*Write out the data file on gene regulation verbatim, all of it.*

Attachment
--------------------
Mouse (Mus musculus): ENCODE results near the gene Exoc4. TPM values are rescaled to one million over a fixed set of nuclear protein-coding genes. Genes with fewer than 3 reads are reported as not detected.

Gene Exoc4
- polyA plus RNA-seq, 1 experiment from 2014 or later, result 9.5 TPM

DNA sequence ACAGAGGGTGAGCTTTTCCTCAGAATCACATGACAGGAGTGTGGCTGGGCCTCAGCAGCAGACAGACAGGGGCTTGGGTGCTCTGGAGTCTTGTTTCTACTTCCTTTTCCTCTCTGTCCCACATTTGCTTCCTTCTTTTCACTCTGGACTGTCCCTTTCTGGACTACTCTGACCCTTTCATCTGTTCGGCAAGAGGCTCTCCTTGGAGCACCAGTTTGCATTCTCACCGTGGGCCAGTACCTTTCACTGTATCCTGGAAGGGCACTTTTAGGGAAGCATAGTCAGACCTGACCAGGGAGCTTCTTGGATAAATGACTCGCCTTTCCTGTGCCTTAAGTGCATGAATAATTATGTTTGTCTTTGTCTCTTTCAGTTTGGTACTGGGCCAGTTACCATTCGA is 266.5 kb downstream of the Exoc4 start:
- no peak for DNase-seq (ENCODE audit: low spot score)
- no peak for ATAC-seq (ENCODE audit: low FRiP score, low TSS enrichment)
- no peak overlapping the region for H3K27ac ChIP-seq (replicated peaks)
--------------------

Mouse (Mus musculus): ENCODE results near the gene Exoc4. TPM values are rescaled to one million over a fixed set of nuclear protein-coding genes. Genes with fewer than 3 reads are reported as not detected.

Gene Exoc4
- polyA plus RNA-seq, 1 experiment from 2014 or later, result 9.5 TPM

DNA sequence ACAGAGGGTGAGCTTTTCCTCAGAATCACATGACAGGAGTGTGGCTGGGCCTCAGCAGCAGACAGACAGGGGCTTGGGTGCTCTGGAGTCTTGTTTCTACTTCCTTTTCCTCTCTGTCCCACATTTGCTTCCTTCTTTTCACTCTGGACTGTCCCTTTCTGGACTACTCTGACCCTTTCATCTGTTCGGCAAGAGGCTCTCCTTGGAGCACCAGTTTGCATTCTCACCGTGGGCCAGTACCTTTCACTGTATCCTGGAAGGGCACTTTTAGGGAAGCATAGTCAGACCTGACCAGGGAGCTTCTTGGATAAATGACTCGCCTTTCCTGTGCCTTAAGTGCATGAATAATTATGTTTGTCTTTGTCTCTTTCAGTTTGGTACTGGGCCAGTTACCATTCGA is 266.5 kb downstream of the Exoc4 start:
- no peak for DNase-seq (ENCODE audit: low spot score)
- no peak for ATAC-seq (ENCODE audit: low FRiP score, low TSS enrichment)
- no peak overlapping the region for H3K27ac ChIP-seq (replicated peaks)